“I’ll show you! A false alarm, am I?”
A mild-mannered clerk (Edward G. Robinson) named Arthur Jones — who happens to look exactly like the murderous bank robber “Killer” Mannion (also Robinson) — is apprehended by police, released with an identity certificate, and commissioned to ghost-write Mannion’s memoirs for the local newspaper. Meanwhile, Mannion takes advantage of Jones by blackmailing him into sharing the identity certificate, and secretly plotting to have Jones take the fall for his crimes.
Genres, Themes, Actors, and Directors:
- Edward G. Robinson Films
- Jean Arthur Films
- John Ford Films
- Mistaken or Hidden Identities
- “No One Believes Me!”
Directed by John Ford and based on a story by W.R. Burnett (author of the novels which Little Caesar, High Sierra, and The Asphalt Jungle are based on), this clever gangster spoof makes perfect use of both Robinson’s menacing screen persona and his (mostly) untapped comedic talents. As noted in TCM’s article, Ford managed to slip this one past Production Code censors given its status as a satire, but some fairly dark elements emerge by the end (I won’t say more at risk of spoiling the fun narrative). Robinson and Arthur are both at the top of their acting games, and Ford’s direction is spot-on. Check this one out if you can! It would make a great double-bill with A Slight Case of Murder (1938), another enjoyable gangster spoof starring Robinson.
Redeeming Qualities and Moments:
- Edward G. Robinson as Arthur Jones and “Mannion”
- Jean Arthur as Miss Clark
- Effective cinematography and “special effects”
Yes, for Robinson’s virtuoso double-performance.
- Noteworthy Performance(s)
One thought on “Whole Town’s Talking, The (1935)”
Must-see: for Robinson, for Ford’s unique turn at directing (a sort of screwball) comedy, and as an all-around ‘good show’.
This is one pip of a pic, not to be missed! At just over 90 minutes, it’s the perfect length for jamming together the clever details of the marvelously constructed script by Jo Swerling and (Capra regular) Robert Riskin.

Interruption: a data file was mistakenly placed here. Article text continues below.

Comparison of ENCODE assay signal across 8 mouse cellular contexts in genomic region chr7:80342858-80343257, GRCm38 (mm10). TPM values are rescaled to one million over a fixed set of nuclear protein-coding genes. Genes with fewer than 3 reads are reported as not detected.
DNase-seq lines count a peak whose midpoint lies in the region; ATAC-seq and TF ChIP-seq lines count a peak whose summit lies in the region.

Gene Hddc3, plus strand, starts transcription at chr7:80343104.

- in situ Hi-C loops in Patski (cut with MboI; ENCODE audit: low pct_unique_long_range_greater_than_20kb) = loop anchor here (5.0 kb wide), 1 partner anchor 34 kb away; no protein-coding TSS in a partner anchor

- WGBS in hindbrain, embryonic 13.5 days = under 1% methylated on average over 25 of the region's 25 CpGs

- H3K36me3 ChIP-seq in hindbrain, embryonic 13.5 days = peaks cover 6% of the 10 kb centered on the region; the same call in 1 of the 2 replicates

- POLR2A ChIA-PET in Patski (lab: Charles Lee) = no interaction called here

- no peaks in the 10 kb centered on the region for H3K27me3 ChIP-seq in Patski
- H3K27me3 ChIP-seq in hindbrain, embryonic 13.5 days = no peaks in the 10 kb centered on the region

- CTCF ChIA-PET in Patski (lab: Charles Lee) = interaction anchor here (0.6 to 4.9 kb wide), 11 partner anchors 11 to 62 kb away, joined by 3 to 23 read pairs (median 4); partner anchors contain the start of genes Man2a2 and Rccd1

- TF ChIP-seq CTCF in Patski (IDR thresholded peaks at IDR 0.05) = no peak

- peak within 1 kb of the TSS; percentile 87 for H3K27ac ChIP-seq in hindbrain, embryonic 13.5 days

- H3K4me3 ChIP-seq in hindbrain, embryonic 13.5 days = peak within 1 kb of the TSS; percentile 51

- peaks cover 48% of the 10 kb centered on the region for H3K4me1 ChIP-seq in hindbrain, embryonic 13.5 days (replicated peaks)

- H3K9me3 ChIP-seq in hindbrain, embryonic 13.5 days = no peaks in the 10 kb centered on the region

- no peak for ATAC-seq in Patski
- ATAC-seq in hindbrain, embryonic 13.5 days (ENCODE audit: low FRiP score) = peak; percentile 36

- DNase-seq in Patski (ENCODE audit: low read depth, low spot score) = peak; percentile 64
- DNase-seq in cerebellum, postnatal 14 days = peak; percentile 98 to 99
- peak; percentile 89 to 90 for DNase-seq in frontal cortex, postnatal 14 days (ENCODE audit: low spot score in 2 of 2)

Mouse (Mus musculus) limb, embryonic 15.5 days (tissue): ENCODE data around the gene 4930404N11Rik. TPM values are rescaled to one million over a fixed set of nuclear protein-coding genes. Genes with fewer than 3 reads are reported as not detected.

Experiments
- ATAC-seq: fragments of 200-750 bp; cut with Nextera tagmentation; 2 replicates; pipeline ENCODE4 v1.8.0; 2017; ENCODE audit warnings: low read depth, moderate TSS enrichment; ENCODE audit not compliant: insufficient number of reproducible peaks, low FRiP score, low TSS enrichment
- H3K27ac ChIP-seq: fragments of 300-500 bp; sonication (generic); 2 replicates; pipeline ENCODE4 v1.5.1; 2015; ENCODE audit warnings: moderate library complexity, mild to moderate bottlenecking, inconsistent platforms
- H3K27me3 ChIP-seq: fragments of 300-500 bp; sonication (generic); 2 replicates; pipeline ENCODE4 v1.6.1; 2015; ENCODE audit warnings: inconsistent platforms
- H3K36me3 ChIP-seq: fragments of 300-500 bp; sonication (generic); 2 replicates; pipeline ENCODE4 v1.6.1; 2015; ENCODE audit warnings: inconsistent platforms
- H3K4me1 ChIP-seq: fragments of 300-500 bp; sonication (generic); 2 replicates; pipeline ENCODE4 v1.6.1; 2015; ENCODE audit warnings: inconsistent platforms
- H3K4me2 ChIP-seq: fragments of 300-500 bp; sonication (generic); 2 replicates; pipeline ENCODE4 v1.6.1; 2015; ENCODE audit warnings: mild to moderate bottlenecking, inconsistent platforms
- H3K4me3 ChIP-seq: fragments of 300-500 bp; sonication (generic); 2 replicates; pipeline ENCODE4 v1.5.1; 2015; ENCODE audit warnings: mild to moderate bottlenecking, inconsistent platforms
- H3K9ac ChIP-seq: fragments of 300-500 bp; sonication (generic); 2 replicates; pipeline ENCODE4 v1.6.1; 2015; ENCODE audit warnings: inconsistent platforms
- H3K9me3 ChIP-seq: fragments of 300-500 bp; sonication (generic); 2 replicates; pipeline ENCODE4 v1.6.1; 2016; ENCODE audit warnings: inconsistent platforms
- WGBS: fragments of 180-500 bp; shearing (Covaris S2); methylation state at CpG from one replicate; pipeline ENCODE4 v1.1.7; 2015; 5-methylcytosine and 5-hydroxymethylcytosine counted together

You might almost start thinking you’re watching something directed by Howard Hawks – esp. in the film’s first half, Ford just stops short of the kind of overlapping pace that Hawks would later use for ‘His Girl Friday’ (1940).
And it’s almost as though Ford took on this assignment as a favor to someone – in the way that Hitchcock directed ‘Mr. & Mrs. Smith’, the kind of project he wouldn’t normally touch, simply because Carole Lombard asked him to. Like Hitchcock, Ford acquits himself very nicely with material that seems somewhat foreign to his character. (Note how different this film is from Ford’s ‘The Informer’, made or released the same year – and, unlike ‘TWTT’, a film which more clearly has Ford’s signature on it.)
I wish there were more films in classic cinema history that featured a leading actor playing twins (they’re certainly fun to watch). Here, Robinson joins the more distinguished company of the twins of Bette Davis (‘A Stolen Life’, ‘Dead Ringer’) and Olivia de Havilland (‘The Dark Mirror’). (Yes, subsequently a number of actors have played twins…with varying degrees of effective success; it takes more than camera tricks to make the stunt memorable.)
If (for me) the film falters, it’s only slightly and that’s with Arthur’s character. With what she’s given, Arthur does a fine job – but I can’t help feeling the role is somewhat under-written. I don’t mean the part should have been larger (she’s a subordinate character) – but I wish her Miss Clark had more bite. She does have some particularly snappy lines, but personally I would have enjoyed the balance of her being a lot more ‘with it’ in terms of verbal energy. …Not a real problem, though.
A very, very entertaining job well done!